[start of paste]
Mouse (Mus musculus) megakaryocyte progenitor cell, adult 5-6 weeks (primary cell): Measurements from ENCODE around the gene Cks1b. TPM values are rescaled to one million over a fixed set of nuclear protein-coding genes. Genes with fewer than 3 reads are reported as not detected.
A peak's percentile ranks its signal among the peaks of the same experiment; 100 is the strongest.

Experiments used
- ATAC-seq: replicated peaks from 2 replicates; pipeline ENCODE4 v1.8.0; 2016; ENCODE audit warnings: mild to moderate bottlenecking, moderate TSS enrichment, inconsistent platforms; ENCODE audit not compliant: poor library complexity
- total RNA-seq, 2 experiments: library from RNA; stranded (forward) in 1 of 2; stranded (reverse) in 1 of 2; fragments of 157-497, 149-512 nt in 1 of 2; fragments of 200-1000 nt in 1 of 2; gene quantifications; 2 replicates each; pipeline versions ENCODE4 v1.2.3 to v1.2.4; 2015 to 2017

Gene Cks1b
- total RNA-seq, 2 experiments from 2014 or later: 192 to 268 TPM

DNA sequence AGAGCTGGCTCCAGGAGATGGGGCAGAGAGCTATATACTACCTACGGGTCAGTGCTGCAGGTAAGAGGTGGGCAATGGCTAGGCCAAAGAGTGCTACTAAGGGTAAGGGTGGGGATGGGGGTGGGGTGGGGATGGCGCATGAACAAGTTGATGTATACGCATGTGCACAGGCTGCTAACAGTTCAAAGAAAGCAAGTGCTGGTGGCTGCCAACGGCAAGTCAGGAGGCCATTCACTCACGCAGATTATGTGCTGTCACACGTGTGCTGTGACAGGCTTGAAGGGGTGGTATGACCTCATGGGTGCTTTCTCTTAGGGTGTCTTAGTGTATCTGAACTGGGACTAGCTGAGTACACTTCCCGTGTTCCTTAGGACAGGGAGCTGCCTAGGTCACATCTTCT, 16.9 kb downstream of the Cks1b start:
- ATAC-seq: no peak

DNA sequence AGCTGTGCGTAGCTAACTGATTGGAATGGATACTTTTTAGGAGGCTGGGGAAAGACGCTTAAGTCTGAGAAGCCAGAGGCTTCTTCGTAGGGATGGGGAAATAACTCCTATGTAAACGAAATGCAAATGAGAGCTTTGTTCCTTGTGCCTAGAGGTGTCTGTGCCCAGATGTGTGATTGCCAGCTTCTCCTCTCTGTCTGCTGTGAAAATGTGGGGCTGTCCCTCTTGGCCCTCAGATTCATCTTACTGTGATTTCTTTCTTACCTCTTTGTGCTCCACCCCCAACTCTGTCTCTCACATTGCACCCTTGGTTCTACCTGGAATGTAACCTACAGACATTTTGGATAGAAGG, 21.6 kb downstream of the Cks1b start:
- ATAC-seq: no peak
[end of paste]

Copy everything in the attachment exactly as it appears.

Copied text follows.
Mouse (Mus musculus) megakaryocyte progenitor cell, adult 5-6 weeks (primary cell): Measurements from ENCODE around the gene Cks1b. TPM values are rescaled to one million over a fixed set of nuclear protein-coding genes. Genes with fewer than 3 reads are reported as not detected.
A peak's percentile ranks its signal among the peaks of the same experiment; 100 is the strongest.

Experiments used
- ATAC-seq: replicated peaks from 2 replicates; pipeline ENCODE4 v1.8.0; 2016; ENCODE audit warnings: mild to moderate bottlenecking, moderate TSS enrichment, inconsistent platforms; ENCODE audit not compliant: poor library complexity
- total RNA-seq, 2 experiments: library from RNA; stranded (forward) in 1 of 2; stranded (reverse) in 1 of 2; fragments of 157-497, 149-512 nt in 1 of 2; fragments of 200-1000 nt in 1 of 2; gene quantifications; 2 replicates each; pipeline versions ENCODE4 v1.2.3 to v1.2.4; 2015 to 2017

Gene Cks1b
- total RNA-seq, 2 experiments from 2014 or later: 192 to 268 TPM

DNA sequence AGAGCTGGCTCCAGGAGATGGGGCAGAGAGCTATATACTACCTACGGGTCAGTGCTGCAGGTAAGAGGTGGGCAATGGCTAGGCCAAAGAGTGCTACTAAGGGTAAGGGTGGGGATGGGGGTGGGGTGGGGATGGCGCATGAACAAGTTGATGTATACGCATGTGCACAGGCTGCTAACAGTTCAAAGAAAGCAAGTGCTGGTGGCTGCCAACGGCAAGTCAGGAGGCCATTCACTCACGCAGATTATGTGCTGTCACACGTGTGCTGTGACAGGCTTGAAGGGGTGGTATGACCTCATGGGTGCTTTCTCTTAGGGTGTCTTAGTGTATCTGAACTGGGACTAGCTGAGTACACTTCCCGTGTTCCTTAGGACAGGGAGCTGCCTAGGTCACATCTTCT, 16.9 kb downstream of the Cks1b start:
- ATAC-seq: no peak

DNA sequence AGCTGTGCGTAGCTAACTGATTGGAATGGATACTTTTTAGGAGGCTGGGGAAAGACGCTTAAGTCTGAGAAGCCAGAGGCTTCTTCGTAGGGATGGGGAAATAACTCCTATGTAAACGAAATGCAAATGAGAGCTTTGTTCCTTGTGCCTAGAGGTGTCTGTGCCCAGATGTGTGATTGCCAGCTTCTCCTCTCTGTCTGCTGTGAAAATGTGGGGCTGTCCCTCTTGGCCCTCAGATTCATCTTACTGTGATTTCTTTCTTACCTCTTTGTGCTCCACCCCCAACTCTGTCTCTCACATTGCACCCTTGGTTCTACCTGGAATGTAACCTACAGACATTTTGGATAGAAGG, 21.6 kb downstream of the Cks1b start:
- ATAC-seq: no peak